While the consensus may be that Jake Plummer's early retirement from the NFL was a little odd, he also happens to be the envy of many in that he is surrounded by a loving family and friends and is fulfilling his true passions in life. We all should be so lucky.
This is an article from the March 7, 2011 issue
Rich Lechman, Lafayette, Colo.
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Your article on Jake Plummer (What Was He Thinking? Feb. 14), stirred two emotions: admiration for his talent, priorities and perspective, and bitterness over the way he was treated by the city of Denver. Plummer was the post--John Elway quarterback that Broncos Nation needed, but then it refused to accept him. It's fitting that Denver is still waiting for the second coming of Elway, while the man who may have come closest to filling that role has bid adieu and couldn't care less.
Grand Junction, Colo.
Just like his good friend Pat Tillman, Plummer has not centered his life on pleasing those around him and playing to the media. People who can't understand how anyone can walk away from millions of dollars need to take a look at the life lesson that Plummer has come to learn: Fulfillment is about being who you are, not what others want you to be.
While Plummer deserves kudos for eschewing materialism and fame, his constant utterance of f-bombs and s-bombs during his interview with SI belies his alleged decency and values. Let's hope he cleans up his act before little Roland Plummer starts picking up his habits.
Doug ForanAloha, Ore.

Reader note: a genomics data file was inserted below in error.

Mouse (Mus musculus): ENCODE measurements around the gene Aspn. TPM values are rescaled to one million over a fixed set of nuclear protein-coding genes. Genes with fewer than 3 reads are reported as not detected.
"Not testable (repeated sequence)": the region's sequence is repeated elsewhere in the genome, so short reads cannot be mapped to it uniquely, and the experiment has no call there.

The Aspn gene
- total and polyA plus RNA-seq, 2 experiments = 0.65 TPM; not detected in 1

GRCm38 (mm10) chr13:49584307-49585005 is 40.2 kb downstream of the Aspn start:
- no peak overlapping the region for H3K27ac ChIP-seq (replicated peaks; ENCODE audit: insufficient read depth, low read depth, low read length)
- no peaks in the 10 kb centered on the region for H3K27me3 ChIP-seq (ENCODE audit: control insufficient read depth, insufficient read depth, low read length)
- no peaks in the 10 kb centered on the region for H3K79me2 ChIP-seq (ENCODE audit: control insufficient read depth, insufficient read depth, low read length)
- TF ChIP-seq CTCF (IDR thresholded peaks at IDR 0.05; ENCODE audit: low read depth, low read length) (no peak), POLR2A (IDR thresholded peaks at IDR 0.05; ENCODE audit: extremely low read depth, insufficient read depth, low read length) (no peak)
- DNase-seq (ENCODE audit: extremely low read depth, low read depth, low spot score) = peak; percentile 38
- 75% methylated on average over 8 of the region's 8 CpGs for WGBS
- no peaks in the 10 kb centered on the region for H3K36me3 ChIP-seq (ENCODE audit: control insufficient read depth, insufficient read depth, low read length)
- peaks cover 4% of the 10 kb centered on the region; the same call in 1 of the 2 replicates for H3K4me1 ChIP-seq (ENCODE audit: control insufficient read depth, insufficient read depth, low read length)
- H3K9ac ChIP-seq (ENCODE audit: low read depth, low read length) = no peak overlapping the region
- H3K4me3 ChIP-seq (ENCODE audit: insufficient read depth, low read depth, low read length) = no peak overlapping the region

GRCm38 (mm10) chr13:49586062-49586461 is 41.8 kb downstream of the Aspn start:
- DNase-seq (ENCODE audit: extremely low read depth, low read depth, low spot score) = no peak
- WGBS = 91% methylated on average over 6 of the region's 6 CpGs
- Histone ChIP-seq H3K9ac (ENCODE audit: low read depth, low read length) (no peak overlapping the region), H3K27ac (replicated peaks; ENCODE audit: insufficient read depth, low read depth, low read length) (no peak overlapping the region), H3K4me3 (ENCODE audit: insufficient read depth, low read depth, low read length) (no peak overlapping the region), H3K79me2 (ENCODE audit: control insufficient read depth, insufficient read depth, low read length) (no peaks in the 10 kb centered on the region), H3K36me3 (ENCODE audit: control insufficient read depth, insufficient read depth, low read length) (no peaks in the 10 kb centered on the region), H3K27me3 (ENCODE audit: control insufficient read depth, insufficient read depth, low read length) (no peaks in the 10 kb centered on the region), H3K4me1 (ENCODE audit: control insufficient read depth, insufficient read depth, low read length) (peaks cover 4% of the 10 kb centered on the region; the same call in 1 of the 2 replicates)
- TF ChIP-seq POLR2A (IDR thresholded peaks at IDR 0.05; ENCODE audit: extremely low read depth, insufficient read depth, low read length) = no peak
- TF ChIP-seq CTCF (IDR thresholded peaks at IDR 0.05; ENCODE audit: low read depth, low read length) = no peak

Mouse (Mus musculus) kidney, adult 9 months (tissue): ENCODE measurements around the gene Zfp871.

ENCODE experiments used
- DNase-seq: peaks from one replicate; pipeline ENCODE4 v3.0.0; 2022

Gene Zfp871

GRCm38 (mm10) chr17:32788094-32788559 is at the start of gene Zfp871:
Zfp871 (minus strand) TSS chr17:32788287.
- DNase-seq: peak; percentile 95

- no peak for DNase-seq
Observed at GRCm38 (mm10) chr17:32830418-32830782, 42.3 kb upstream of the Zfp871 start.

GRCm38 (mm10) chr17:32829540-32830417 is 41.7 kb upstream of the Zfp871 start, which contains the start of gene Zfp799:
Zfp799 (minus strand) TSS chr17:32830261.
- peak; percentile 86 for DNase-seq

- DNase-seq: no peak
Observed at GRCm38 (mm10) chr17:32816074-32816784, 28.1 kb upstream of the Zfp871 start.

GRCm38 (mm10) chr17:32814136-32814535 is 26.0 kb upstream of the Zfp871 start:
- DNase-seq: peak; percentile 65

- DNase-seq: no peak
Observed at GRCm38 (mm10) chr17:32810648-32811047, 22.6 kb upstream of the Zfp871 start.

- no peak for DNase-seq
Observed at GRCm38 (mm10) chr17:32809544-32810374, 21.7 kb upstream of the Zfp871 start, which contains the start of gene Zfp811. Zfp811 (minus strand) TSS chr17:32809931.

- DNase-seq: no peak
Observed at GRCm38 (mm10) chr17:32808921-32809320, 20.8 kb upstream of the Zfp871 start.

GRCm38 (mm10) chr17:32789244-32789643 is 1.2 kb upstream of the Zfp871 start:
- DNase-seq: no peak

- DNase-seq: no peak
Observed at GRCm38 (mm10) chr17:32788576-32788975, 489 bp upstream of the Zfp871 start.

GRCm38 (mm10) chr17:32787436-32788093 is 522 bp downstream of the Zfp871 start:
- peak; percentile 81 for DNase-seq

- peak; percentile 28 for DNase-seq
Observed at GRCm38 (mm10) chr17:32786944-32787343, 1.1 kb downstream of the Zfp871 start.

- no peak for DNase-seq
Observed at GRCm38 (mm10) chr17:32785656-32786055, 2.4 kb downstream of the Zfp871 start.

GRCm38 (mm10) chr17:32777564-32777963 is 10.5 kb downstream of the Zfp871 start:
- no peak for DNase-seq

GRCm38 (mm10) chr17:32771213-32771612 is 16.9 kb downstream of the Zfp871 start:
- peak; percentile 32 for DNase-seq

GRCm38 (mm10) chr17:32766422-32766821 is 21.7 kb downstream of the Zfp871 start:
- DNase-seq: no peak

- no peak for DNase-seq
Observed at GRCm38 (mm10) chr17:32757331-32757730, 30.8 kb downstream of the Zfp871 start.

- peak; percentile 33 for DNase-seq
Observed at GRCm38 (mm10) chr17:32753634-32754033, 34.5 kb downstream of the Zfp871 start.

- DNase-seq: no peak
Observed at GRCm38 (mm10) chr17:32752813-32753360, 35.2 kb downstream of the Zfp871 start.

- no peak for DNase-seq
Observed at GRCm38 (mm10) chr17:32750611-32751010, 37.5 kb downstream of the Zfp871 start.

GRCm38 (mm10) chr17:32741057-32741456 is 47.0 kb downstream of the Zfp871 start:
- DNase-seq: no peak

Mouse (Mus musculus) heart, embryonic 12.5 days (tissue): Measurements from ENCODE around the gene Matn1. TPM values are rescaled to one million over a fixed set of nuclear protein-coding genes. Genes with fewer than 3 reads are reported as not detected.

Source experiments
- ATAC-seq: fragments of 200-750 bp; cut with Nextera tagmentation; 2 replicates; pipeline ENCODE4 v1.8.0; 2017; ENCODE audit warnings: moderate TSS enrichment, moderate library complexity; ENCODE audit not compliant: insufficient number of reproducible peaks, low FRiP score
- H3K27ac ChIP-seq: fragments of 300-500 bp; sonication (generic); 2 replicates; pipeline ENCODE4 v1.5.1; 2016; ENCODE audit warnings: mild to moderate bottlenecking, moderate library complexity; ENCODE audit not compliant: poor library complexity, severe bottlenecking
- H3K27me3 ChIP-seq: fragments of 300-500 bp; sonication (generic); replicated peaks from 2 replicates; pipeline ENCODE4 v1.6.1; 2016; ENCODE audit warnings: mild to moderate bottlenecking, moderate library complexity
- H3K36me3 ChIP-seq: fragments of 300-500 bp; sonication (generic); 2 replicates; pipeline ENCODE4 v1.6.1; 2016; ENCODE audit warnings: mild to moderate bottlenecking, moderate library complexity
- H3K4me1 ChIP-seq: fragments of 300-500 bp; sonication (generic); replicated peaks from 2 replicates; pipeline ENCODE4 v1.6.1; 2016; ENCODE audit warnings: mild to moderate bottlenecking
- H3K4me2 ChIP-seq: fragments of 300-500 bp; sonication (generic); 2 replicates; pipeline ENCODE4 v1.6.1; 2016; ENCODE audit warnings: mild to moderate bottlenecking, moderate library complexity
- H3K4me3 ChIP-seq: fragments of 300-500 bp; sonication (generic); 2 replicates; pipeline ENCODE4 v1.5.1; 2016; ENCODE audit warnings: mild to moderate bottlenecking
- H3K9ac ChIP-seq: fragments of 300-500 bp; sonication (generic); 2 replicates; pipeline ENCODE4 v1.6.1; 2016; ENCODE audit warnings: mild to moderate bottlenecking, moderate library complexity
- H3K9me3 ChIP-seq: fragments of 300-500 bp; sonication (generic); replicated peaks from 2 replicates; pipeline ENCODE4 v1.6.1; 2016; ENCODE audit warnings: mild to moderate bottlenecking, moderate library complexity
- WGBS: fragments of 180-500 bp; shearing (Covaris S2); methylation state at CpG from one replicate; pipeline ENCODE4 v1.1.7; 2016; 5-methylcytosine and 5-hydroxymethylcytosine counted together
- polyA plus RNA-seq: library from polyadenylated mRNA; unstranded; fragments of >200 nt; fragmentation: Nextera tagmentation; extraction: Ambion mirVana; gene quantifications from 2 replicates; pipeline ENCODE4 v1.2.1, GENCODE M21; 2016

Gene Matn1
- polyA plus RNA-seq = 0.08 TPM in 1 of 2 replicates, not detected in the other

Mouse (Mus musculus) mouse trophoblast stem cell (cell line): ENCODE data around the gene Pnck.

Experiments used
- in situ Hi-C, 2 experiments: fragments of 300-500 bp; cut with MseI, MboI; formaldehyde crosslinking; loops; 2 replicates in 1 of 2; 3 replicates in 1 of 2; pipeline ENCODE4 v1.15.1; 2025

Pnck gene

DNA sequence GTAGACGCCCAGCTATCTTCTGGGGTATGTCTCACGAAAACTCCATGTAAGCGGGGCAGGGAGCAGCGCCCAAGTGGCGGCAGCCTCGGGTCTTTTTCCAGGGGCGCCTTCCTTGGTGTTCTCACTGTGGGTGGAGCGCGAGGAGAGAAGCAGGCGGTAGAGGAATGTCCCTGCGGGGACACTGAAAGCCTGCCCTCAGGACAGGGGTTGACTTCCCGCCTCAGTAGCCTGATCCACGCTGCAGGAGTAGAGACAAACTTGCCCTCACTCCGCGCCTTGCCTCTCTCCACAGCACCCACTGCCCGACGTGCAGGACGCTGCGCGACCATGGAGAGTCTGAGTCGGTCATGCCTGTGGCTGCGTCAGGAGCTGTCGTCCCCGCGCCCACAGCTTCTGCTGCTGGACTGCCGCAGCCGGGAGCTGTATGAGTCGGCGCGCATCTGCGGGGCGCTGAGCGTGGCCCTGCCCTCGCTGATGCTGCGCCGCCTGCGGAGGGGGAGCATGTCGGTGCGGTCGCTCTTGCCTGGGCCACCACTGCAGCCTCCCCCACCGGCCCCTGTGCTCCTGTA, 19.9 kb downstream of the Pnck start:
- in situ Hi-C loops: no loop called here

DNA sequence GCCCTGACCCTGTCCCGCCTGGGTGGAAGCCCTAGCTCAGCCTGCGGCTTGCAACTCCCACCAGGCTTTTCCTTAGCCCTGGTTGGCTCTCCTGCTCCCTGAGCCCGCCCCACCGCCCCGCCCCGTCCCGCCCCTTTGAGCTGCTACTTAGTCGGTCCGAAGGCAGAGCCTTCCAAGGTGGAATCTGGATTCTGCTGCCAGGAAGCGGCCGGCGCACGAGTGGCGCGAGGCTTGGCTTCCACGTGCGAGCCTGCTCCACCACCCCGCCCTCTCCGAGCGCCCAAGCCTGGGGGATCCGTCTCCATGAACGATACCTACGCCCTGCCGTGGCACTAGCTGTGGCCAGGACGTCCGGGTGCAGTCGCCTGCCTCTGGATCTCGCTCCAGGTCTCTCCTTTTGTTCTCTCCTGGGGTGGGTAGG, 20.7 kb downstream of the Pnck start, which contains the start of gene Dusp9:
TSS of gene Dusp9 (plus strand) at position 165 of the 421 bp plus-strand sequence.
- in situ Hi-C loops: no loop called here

Look up the meaning of team in the dictionary and you should see a picture of the 2010 Green Bay Packers (Green and Golden, Feb. 14). No other Super Bowl champion has ever had to overcome as many injuries and won it all. They played the second half of Super Bowl XLV with their defensive leader, cornerback Charles Woodson, on the sideline and still beat the Steelers. Teamwork at its finest.
Joe Belfiore, Freehold, N.J.
I enjoyed Lee Jenkins's article on Amar'e Stoudemire (The Savior Cometh, Feb. 14). As a 14-year-old Knicks fan, I really don't remember the last time New York had a decent team. Stoudemire is a born leader, and so far this season he has brought hope to a city that really needed it.
Christina Higgins, Nanuet, N.Y.
I want to compliment Michael Rosenberg on his heartwarming piece about Ohio State freshman Jared Sullinger (A Prodigy in the Paint, Feb. 14). I was especially impressed with Satch and Barbara Sullinger. Good parenting isn't about making your children happy in the moment. It's about providing challenges and boundaries so they can be outstanding human beings. In this respect the Sullingers are All-Americas.
Jamie Plaisance, Minneapolis
Something to Prove
Phil Taylor's column on Ben Roethlisberger (POINT AFTER, Feb. 14) perfectly reflects my feelings on the Steelers' quarterback. As a fellow graduate of Miami (Ohio) and the father of a 27-year-old woman, I was appalled and disgusted by Roethlisberger's alleged aggression toward women and by his arrogant attitude. I felt he should have been prosecuted and booted out of the NFL. Nonetheless, it appears that he has been truly humbled by his public disgrace and is changing for the better. I can only hope his reclamation will serve as an example to others.
People deserve a second chance, whether they take it graciously and go on to achieve great things or not. The fact that Roethlisberger was able to overcome adversity and criticism and accomplish a tremendous feat shows a lot about his determination. Though he didn't come out on top, he came as close as possible.
A Pittsburgh victory would not have signified the redemption of Big Ben. Rather, it would have reflected the resilience of his coaches and teammates and the stability of the organization, which held the team together during a tumultuous season. The Steelers projected a maturity that their quarterback did not, and in the process taught Roethlisberger lessons that winning the game never would have.
Greg Olsavsky, Burke, Va.
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